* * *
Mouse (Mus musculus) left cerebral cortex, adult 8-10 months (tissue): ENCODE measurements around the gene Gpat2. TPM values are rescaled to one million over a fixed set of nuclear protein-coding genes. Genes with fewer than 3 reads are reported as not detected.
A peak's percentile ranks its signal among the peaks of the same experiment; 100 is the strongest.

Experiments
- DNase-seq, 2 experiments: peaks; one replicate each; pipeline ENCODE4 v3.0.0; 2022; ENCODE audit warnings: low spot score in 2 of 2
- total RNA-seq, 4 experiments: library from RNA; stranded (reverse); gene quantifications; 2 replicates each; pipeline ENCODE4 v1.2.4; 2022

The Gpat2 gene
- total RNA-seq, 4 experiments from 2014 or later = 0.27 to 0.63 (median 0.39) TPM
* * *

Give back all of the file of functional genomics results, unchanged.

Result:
Mouse (Mus musculus) left cerebral cortex, adult 8-10 months (tissue): ENCODE measurements around the gene Gpat2. TPM values are rescaled to one million over a fixed set of nuclear protein-coding genes. Genes with fewer than 3 reads are reported as not detected.
A peak's percentile ranks its signal among the peaks of the same experiment; 100 is the strongest.

Experiments
- DNase-seq, 2 experiments: peaks; one replicate each; pipeline ENCODE4 v3.0.0; 2022; ENCODE audit warnings: low spot score in 2 of 2
- total RNA-seq, 4 experiments: library from RNA; stranded (reverse); gene quantifications; 2 replicates each; pipeline ENCODE4 v1.2.4; 2022

The Gpat2 gene
- total RNA-seq, 4 experiments from 2014 or later = 0.27 to 0.63 (median 0.39) TPM